The owners of Union Rags straight up said that they retired him to strike while the iron was hot on stud offers. This really doesn't help their case in my mind (but if I was them, I may do the same thing). He was a great two-year-old and showed flashes of greatness that this year but with the current horses that look to be moving forward to their four-year-old seasons, Union Rags could have been a major player in the division next year. 

Union Rags' sire Dixie Union is deceased but there hasn't proven to be a big desire for his sons so far with eight retired right now. The two most expensive sons, High Cotton and Dixie Chatter, both stand for $5,000. Union Rags does have a better record than them but his dam hasn't thrown much of note outside of him in seven foals.

I'll save you the deep analysis on I'll Have Another because that would make this blog post way too long. 

However, even if they were trying to keep his legacy intact by skipping over the Belmont at the smallest sign of an issue like some say (which is unlikely), I feel like he is the one that will hurt racing the most. Even non-racing fans were attached to the colt and his career as a four-year-old not only could have been good for him, but also the sport. 

My main issue isn't with the retirement of young horses, even though I do have a problem with it. My main issue is the fact that three out of these four horses could come back to lead successful racing careers in coming years. 

I do realize that there is more to this than just bringing a horse back to the races. But I also hear the fan side of the sport that doesn't understand why these horses are retired so quickly, especially when they aren't injured. In a sport that is struggling to get the fan base that it once had, horse racing needs a major boost.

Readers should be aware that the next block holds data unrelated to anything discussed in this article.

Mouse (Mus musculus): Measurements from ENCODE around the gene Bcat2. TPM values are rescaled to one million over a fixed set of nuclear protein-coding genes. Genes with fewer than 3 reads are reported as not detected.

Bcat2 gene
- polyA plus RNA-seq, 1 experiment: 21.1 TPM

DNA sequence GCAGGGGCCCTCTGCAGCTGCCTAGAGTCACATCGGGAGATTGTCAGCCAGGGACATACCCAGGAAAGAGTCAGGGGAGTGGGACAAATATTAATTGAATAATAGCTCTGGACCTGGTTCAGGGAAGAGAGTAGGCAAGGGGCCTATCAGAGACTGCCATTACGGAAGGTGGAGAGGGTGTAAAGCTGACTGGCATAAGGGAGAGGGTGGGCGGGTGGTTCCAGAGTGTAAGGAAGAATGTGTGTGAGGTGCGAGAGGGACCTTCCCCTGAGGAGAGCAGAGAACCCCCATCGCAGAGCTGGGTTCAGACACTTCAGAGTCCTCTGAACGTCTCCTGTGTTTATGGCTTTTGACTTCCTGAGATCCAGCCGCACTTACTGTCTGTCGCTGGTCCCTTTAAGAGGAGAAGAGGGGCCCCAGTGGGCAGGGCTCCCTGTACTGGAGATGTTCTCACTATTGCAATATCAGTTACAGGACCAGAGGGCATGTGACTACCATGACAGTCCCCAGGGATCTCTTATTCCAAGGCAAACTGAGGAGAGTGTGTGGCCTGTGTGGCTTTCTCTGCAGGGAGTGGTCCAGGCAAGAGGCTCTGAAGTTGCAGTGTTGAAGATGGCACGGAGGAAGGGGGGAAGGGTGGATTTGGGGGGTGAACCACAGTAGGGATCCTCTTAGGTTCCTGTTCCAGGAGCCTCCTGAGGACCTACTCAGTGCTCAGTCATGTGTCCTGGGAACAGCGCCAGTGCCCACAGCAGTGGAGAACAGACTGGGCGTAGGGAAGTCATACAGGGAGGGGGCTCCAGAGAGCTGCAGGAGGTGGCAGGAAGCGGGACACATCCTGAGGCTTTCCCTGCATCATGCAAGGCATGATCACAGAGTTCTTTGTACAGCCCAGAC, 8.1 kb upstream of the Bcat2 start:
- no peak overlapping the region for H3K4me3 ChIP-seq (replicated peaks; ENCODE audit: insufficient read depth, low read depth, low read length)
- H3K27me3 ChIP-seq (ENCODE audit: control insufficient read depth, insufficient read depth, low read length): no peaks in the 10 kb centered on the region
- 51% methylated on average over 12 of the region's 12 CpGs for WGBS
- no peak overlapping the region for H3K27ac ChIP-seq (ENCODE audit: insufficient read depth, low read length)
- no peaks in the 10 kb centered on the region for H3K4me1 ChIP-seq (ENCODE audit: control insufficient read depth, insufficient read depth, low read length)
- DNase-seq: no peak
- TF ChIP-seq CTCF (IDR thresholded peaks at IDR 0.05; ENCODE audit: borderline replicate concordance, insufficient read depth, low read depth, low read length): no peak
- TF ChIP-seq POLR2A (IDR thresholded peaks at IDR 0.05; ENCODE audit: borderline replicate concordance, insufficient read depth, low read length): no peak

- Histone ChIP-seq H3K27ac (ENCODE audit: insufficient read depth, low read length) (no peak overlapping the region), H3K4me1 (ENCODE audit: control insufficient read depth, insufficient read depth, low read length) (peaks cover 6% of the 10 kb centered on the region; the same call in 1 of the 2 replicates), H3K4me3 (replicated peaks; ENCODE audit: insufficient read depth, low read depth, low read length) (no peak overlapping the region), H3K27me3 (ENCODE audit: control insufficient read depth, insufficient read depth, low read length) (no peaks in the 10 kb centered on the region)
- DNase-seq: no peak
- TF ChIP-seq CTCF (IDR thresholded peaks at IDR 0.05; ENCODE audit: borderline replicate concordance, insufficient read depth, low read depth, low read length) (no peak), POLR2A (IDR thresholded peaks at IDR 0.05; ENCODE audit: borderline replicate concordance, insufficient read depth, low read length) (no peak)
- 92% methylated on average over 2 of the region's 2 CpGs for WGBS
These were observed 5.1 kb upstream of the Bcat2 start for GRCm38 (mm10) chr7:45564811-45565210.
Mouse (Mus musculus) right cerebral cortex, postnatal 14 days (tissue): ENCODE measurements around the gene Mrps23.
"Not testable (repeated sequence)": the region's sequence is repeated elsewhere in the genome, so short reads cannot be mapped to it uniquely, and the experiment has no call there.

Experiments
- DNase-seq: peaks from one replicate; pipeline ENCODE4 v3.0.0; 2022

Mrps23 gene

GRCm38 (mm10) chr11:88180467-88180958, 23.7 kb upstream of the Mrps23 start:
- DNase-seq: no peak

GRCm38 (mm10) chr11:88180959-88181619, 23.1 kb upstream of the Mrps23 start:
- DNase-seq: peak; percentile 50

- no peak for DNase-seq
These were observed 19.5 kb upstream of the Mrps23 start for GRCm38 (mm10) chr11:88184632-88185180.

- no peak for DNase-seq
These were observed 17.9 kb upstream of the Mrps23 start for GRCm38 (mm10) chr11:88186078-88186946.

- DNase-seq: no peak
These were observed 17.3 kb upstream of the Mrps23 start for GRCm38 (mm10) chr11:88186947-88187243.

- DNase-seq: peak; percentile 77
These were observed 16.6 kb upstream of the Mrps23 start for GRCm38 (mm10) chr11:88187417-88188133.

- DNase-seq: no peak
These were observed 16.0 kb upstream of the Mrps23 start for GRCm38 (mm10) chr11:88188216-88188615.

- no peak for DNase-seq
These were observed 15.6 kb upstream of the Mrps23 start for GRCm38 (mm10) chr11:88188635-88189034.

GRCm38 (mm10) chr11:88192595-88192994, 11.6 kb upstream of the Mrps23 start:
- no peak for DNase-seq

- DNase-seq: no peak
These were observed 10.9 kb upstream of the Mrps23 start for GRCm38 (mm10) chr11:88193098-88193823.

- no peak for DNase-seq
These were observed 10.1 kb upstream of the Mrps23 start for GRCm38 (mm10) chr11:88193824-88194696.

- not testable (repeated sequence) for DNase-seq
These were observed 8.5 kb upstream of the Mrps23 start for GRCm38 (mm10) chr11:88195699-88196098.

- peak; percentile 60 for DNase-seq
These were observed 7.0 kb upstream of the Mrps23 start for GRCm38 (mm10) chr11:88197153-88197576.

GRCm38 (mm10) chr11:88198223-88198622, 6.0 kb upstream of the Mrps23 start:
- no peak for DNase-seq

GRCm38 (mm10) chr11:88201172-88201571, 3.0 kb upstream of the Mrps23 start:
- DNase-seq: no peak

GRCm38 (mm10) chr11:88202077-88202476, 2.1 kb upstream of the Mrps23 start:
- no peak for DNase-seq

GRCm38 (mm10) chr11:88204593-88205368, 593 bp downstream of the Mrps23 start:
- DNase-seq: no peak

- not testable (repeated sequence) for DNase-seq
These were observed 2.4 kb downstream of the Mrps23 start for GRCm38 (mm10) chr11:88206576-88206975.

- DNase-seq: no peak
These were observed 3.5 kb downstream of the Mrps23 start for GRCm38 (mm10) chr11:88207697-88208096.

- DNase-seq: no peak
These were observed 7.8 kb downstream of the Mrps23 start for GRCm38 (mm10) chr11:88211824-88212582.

Granted, there are many things that need to change to get racing back to the "good old days" of full tracks, but not retiring a horse at the first sign of injury is a definite step in the right direction.

2 comments:

  1. It's a tricky line to tread. As a breeder myself, and a sentimental one to boot, I couldn't live with myself if I let my injured horse carry on and something awful happened. If I was on the fence about a decision, I'd retire a horse instantly if there was even a remote chance that it could end up injuring itself severely.
    Call me a fatalist, but I think when it comes down to equine injuries, you should err on the side of caution.

    ReplyDelete
    Replies
    1. Thanks for the comment!

      I do see where you are coming from and I totally understand (I have a mare retired right now due to your point).

      But I also think that when it comes down to it, if there's a timeline like in the Bode case where the vets say "Hey, he could come back in 60 days" it is extremely frustrating to fans that the horse is done so quickly when we know that he can come back. Especially when he won't be running injured at the time.

      Delete